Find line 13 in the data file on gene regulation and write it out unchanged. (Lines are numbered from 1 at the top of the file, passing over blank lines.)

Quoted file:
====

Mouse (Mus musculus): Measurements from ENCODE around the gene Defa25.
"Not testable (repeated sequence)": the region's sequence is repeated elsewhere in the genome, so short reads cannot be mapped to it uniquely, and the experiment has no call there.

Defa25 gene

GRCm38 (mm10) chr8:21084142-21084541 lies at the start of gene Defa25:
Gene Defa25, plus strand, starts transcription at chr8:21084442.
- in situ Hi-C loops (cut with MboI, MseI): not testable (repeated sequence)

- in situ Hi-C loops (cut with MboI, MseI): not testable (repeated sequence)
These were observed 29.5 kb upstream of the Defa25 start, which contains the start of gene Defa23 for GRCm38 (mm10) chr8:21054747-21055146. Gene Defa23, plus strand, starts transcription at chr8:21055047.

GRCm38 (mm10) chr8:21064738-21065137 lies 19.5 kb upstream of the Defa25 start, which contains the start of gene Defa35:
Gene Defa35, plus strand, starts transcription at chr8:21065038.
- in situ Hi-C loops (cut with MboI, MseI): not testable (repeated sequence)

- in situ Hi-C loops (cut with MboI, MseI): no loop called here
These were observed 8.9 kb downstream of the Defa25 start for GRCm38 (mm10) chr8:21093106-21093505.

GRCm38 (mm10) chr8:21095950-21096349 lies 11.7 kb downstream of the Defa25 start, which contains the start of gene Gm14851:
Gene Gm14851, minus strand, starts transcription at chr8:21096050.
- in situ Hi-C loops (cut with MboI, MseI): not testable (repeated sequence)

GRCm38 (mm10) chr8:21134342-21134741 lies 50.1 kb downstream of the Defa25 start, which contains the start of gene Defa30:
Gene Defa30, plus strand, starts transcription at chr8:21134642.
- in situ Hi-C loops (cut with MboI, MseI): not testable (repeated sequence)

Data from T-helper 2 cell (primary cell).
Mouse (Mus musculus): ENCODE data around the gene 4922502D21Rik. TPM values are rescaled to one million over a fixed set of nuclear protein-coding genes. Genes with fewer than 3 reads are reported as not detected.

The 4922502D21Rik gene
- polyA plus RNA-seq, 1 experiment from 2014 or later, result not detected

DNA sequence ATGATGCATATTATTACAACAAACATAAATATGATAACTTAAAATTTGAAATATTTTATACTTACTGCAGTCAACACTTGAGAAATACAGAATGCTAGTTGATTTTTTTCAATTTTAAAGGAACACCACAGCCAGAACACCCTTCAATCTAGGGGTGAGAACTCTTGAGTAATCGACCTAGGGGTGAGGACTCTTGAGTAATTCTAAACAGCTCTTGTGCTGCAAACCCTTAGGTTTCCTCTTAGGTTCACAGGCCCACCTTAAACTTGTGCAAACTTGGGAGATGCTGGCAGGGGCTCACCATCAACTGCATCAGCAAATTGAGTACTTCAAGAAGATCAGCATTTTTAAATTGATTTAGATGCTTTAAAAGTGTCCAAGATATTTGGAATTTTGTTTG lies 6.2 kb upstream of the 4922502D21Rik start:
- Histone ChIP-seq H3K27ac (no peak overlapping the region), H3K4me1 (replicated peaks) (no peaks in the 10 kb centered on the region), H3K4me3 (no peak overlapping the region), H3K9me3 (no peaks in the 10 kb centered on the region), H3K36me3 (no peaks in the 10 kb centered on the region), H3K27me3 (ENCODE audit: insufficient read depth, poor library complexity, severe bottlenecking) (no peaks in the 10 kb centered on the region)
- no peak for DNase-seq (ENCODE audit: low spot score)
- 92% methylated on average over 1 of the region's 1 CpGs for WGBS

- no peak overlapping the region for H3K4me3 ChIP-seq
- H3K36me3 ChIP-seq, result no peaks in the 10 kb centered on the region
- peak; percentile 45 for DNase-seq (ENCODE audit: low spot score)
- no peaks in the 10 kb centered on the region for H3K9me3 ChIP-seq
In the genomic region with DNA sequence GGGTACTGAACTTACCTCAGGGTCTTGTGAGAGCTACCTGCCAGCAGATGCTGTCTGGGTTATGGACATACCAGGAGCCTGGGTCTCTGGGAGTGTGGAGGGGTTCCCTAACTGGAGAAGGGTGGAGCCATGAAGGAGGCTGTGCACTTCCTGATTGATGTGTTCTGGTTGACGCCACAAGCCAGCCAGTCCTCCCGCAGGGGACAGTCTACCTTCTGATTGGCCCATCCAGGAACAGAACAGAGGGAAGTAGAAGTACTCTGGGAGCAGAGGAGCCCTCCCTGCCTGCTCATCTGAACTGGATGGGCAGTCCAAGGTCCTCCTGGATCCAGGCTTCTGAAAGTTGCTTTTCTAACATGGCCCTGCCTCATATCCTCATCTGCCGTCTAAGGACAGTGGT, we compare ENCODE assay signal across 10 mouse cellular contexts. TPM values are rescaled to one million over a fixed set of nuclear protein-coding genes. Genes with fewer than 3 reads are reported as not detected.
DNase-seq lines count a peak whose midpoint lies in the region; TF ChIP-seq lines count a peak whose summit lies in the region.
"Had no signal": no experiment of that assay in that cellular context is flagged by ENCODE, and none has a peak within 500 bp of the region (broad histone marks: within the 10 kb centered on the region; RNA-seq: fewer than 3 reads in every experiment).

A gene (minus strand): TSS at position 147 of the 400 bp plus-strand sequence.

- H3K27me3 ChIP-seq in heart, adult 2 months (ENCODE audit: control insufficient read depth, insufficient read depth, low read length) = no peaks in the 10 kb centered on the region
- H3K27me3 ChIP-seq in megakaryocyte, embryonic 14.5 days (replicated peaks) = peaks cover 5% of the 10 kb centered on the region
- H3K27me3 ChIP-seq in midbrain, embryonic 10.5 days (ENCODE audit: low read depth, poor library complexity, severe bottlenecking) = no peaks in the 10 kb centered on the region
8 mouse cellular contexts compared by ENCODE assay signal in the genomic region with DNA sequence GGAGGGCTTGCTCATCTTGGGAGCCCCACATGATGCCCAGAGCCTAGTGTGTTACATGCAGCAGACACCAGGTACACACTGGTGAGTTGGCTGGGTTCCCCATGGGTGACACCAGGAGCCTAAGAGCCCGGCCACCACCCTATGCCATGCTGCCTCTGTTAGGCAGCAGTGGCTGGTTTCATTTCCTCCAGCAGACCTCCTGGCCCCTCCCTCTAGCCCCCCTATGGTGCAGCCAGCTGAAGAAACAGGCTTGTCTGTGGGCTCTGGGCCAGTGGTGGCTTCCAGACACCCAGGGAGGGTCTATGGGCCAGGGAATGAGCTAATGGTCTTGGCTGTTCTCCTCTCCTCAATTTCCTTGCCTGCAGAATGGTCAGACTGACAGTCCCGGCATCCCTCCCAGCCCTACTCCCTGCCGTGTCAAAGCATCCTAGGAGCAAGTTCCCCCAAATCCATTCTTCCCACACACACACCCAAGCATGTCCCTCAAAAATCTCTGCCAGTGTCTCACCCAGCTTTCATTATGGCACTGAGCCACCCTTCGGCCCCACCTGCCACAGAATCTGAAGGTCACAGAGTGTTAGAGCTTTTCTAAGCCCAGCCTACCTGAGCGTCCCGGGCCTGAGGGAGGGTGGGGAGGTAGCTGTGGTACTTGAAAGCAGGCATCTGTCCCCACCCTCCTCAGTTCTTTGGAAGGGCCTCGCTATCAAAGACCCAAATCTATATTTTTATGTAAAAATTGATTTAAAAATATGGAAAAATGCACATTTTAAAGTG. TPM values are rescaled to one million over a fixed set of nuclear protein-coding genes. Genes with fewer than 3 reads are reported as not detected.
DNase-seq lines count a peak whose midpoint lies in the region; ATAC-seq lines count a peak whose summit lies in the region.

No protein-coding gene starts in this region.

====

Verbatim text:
These were observed 8.9 kb downstream of the Defa25 start for GRCm38 (mm10) chr8:21093106-21093505.